Travel budget to increase by $4 million
The government’s budgetary allocation for travel and subsistence for the 2019/2020 fiscal year is set to increase by just over $4 million according to its 2019 Fiscal Strategy Report, which according to Acting Financial Secretary Marlon Johnson is due to travel associated with response to Hurricane Dorian.
In response to Perspective’s inquiry on the reason for the increase in allocation, Johnson said, “The aftermath of Hurricane Dorian required a number of services to be increased to provide necessary relief and recovery assistance to the affected areas.
“Public officers from New Providence across a range of government agencies travelled back and forth between Grand Bahama and Abaco to conduct a range of damage assessments, vector surveillance and monitoring of forest and marine environments.”
The increases, Johnson added, were also associated with “emergency flights from Abaco for various medical crises which necessitated extra travel rotations for medical personnel” and were also associated with increased rotations for immigration, police and defense force officers to those islands.
“Consequently, the overall totals for subsistence – which includes per diem, incidentals and accommodation payments – increased in line with the aforementioned increase in travel,” he further explained.
“As a result, costs were accrued for technical staff conducting assessments, medical and uniformed personnel servicing those islands [and] subsistence payments also compensated customs officers responsible for the clearance of hurricane-related goods and supplies in South Florida.”
In a table of expenses Johnson provided to Perspective, $954,967 is allocated for travel by various ministries and departments; $36,854 is allocated for the Ministry of Health’s emergency flights from Abaco; $3,017,195 is allocated for per diem, incidentals and accommodations for public officers and uniformed staff; and $8,000 is allocated for expenses related to customs officers’ clearance of hurricane relief supplies in South Florida.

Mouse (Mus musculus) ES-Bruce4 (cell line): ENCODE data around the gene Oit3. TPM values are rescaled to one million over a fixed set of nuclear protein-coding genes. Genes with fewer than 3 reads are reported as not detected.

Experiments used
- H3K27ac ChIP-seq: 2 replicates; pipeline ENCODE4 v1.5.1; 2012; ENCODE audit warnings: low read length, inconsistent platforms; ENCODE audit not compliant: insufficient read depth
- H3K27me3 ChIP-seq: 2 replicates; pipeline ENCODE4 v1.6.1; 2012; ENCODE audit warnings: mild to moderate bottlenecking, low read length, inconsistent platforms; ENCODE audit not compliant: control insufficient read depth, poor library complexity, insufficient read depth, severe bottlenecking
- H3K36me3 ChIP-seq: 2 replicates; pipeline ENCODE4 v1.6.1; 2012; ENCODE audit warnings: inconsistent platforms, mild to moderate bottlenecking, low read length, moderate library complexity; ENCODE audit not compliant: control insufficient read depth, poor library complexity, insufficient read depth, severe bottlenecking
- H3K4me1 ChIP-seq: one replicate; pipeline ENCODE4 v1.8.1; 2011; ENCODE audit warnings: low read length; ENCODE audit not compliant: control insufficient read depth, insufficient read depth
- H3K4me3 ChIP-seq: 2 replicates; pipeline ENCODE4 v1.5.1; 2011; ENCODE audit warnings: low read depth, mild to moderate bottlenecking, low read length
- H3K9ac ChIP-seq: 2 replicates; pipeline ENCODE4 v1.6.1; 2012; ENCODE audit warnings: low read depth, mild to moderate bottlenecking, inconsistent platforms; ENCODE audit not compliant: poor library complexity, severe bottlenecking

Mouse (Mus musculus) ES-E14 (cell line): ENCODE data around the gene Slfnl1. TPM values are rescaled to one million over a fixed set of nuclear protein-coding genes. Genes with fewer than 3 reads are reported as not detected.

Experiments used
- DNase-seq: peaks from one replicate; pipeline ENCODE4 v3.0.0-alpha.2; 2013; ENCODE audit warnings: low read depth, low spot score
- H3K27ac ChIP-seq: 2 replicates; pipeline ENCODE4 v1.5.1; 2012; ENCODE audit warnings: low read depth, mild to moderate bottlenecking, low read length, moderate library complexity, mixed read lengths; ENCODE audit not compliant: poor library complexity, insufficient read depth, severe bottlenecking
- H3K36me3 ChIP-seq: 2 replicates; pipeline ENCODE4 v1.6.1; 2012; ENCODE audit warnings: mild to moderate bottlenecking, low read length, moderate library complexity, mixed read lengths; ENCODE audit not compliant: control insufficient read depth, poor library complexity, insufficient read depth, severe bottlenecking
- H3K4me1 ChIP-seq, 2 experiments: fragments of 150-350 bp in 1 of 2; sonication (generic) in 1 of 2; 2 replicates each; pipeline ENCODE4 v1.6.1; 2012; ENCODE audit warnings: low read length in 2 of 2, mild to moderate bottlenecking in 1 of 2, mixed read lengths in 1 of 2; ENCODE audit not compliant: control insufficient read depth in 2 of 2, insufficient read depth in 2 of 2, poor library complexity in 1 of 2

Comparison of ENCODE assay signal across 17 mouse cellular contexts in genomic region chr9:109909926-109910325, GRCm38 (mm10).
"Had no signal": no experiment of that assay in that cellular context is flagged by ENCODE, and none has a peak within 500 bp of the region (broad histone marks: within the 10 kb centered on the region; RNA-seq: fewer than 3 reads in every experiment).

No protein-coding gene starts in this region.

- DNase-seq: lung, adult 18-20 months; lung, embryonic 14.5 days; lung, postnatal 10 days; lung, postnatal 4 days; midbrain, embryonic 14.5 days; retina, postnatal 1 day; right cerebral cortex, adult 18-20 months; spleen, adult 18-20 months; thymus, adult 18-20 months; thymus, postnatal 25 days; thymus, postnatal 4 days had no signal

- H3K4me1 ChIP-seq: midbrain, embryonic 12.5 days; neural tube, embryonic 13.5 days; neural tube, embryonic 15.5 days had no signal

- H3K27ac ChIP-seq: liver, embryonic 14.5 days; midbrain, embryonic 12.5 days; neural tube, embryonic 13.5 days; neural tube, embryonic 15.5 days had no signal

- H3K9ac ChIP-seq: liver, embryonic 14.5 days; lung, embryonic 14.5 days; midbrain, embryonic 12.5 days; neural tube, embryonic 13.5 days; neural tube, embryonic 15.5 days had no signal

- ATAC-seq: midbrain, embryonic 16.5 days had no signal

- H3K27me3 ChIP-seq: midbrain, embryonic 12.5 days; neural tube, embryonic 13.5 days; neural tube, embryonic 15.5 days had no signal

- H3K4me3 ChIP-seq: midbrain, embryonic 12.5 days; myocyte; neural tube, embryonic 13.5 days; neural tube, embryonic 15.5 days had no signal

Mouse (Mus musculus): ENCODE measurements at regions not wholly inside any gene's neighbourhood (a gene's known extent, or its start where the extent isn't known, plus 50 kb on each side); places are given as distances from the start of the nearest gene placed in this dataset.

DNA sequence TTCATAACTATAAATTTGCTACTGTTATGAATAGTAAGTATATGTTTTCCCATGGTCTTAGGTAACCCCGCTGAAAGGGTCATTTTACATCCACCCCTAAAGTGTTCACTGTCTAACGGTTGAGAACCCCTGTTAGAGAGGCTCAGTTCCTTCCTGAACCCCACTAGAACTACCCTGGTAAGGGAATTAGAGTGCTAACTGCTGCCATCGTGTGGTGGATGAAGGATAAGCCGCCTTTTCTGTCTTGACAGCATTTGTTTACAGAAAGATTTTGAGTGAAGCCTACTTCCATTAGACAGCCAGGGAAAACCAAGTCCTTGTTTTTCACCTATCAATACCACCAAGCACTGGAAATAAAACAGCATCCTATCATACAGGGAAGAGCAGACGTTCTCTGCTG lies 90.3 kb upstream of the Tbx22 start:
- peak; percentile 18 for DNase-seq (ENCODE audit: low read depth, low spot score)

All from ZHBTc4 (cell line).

The total increase in expenditure is $4,017,016.
Helicopter travel, according to a document obtained by Perspective, included costs to a U.S.-based firm at a rate of $110,000 per day for six hours of flight time per aircraft, per day.
Any flight time over six hours would be billed at $10,500 per hour.
Finance Minister Peter Turnquest told Parliament last week that the government is set to table a supplementary budget which will outline all hurricane-related expenses and re-allocations.
What is important to note about this additional travel allocation is that it is on top of the $18.9 million already budgeted for government travel and subsistence, which indicates that despite the record-breaking impact Hurricane Dorian will have on government revenue and expenditure, a decision has not been taken to cut back on or eliminate all non-essential government travel for the remainder of the fiscal year.